By Philip Cross, January 15, 2021
It is an article of faith among carbon tax advocates that British Columbia is a model for how a carbon tax can both sustain economic growth and reduce greenhouse gas (GHG) emissions. This belief is based on studies rushed out shortly after the province introduced a modest carbon tax in 2008, many from the University of Ottawa’s Smart Prosperity Initiative (which itself prospered smartly in terms of funding after Justin Trudeau was elected). The preliminary results seemed “miraculous” as a small tax on energy apparently had little negative effect on the economy but a large impact on reducing GHG emissions. Some researchers, including myself, urged caution in interpreting results based on a very small sample that contradicted a vast body of literature showing energy demand is not very responsive to price changes.
The accumulation of several years’ more data shows caution was appropriate: B.C.’s carbon tax had little impact on slowing either economic growth or GHG emissions — as should have been expected from a small change in a tax on energy, especially given the plunge in oil prices after 2014. Real GDP growth in B.C. has led the nation over the past decade, rising 28.9 per cent versus the national average of 20.8 per cent. Much of the growth was concentrated in the housing sector, which had a lot to do with an inflow of people and money from abroad and not much at all with provincial taxes.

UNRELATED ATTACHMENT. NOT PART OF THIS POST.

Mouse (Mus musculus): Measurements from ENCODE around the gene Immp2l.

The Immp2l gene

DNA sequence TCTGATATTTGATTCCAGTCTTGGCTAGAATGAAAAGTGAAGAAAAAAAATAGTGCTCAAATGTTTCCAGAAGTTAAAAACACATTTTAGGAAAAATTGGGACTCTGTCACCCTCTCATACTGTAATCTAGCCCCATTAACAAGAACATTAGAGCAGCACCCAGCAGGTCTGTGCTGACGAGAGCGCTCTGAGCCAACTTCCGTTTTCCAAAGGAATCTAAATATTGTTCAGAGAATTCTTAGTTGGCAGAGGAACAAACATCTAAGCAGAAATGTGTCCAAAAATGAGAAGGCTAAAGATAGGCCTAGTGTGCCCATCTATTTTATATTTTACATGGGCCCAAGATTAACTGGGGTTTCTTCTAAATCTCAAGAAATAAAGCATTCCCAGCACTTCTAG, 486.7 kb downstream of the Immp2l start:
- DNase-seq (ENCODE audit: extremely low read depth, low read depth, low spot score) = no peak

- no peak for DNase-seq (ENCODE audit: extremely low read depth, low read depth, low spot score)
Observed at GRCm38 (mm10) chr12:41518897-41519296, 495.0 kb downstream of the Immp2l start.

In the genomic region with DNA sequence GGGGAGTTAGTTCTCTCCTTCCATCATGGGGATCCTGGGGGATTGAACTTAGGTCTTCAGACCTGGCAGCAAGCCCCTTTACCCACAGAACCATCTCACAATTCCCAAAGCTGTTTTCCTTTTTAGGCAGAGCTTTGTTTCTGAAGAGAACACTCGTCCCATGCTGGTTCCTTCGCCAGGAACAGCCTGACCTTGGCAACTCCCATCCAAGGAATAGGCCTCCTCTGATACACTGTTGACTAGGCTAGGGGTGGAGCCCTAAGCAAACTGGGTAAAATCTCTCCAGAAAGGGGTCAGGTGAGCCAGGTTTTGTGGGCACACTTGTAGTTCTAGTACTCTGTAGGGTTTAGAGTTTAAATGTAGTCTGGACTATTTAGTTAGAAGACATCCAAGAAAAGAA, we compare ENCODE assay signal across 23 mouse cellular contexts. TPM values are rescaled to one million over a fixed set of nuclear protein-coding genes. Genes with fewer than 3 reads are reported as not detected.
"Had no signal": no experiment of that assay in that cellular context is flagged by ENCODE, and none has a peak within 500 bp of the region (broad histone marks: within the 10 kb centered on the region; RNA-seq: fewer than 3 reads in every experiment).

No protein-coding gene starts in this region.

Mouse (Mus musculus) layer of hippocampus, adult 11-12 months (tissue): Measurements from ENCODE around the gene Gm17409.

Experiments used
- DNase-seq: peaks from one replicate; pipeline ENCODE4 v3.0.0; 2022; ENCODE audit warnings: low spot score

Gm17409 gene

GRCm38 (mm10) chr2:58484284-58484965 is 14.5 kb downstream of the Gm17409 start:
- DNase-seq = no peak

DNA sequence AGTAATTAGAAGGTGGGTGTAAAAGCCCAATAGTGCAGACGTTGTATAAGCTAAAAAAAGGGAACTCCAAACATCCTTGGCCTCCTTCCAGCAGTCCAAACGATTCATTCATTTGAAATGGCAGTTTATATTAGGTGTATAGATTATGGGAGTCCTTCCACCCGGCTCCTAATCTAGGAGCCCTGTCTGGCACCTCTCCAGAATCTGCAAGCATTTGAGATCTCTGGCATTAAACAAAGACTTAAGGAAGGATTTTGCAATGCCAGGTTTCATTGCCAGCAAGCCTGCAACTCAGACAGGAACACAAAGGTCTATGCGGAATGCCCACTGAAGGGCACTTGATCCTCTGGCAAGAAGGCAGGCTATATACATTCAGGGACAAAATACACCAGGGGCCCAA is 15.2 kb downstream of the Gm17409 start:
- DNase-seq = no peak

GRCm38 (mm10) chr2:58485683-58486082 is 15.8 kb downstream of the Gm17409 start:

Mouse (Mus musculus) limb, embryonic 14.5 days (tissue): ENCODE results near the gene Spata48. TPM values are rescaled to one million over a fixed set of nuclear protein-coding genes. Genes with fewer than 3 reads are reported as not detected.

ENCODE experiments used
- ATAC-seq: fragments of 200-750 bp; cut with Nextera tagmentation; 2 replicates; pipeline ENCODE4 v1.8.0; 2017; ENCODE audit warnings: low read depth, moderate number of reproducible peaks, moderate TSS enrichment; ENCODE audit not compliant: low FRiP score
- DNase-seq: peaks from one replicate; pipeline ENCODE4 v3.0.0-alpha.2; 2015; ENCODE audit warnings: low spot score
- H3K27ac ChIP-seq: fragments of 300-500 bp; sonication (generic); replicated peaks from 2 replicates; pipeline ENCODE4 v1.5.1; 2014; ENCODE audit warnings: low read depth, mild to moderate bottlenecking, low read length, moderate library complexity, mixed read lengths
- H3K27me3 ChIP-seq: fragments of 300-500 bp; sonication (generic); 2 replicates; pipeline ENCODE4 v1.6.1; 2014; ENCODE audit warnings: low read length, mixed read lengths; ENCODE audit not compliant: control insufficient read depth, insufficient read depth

Meanwhile, GHG emissions in B.C. rose 9.0 per cent between 2009 and 2017 (the latest year for StatCan data). This is well above the national average of 5.9 per cent — which includes significant declines in five provinces. Every passing year confirms that emissions are accelerating in B.C. They are up 5.4 per cent since 2012 versus just 1.0 per cent in the rest of Canada. The development of an LNG mega-project will reinforce this upward trend, even if it helps lower emissions from coal-burning power plants in Asia.
The largest drops in emissions were in Ontario, Nova Scotia and New Brunswick, mostly after the 2012 cut-off date for many of the initial studies trumpeting “miraculous” results for B.C. All three provinces ordered their utilities to reduce coal use in electricity generation. This suggests regulation can be an effective tool in lowering emissions without raising a carbon tax. Some will argue these regulations are more costly than a carbon tax, but in 2001 Ontario’s stated goal in switching from coal- to gas-burning power plants was to raise air quality not lower GHG emissions. It likely would have proceeded even if regulation had cost more than a carbon tax.